A Sunday in April 1981 started off a very bad week for Dr. Mary-Claire King. Her husband declared that he was leaving on vacation the next day with one of his graduate students and, subsequently, leaving their marriage.
On Monday, Mary learned that she had made tenure, but the high of that good news was greatly diminished when she returned home to find her house had been burglarized.
That Friday, Mary was scheduled to fly to D.C to give an important presentation to the National Institute of Health (NIH) to make a case for her first research grant.
Her mother had come to town to watch Mary’s six-year-old daughter, Emily while Mary was in D.C. However, shortly after arriving, she accused Mary of being the reason her family was falling apart, saying things like, “How could you do this? How could you not put your family first?” She then decided to promptly return home.
At this point, Mary had no one to watch Emily. So, she called her mentor and told him that she wasn’t going to be able to make her trip to D.C. He told Mary to bring her daughter with her to D.C. and that he’d sit with her while she gave her presentation; He even bought Emily a plane ticket.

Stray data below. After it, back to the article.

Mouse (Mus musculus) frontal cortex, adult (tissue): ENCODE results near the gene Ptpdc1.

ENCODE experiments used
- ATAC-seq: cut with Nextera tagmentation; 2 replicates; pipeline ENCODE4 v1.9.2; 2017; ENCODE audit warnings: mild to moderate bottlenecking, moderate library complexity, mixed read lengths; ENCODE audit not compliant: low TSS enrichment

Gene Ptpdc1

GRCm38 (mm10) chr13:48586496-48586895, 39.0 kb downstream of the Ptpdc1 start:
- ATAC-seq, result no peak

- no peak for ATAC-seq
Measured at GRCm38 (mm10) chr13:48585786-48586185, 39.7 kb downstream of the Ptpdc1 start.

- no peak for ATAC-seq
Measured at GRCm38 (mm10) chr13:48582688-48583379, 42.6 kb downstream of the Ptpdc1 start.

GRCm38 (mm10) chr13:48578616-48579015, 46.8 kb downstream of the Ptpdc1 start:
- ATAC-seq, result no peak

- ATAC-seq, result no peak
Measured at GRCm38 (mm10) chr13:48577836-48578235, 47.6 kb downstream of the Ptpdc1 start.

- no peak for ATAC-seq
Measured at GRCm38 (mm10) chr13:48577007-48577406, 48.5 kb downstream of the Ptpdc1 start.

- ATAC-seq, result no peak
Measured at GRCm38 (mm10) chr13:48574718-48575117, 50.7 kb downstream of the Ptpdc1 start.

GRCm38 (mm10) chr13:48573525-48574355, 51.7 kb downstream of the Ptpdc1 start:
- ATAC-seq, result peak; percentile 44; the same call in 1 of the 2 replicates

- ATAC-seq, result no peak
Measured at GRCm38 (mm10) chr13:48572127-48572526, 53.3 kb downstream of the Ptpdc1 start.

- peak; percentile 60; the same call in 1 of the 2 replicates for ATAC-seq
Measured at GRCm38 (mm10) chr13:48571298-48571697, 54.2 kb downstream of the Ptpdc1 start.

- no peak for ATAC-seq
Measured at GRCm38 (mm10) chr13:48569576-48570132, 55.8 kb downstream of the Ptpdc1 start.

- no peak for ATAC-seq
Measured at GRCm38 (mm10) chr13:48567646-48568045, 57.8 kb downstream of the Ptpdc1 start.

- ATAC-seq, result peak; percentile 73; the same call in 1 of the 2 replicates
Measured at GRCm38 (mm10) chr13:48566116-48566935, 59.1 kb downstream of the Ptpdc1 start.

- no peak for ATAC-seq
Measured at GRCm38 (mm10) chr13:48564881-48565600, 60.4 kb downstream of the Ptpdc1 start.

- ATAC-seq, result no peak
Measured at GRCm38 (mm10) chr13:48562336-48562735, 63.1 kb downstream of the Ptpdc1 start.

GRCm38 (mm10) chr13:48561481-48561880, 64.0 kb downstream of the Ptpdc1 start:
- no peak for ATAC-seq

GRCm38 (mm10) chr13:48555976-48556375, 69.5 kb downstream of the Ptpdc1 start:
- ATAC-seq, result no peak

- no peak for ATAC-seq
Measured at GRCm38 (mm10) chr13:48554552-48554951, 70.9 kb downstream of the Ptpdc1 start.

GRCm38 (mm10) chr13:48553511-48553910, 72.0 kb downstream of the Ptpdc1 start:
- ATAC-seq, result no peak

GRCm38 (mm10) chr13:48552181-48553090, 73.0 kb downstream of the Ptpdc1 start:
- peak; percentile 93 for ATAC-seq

In the end, Mary was able to give her presentation and get the grant for her research project, which ultimately became BRCA1 – one of the largest discoveries in breast cancer to date. Mary has been working on this research for over 33 years.
You can read Mary’s story in full detail here, which includes an amazing encounter with Joe DiMaggio.
Mary’s story has several important lessons and reminders.
- We all need a mentor(s) in our lives to push us forward in our darkest, most difficult times. Friends, while supportive, will often just give us the out if we ask for it.
- We all have bad days, weeks and even months. The question is not whether they will happen but how we handle them. Can we laugh off our bad luck or do we get immobilized by despair?
- It was Thomas Fuller who once noted that “the darkest hour is just before the dawn.” Just when you think it can’t get any worse, it might, but then it’s likely to get better quickly. What’s most important is finding a way to keep moving forward.
Mary-Claire King had every reason to quit that week. Very few would have blamed her for doing so. However, had she quit, it’s likely that millions of women’s lives would not have been saved from her ground-breaking research.
In life, each of us faces a challenge where it feels tempting to just give up. King reminds us that often our greatest triumphs linger just beyond our greatest adversity.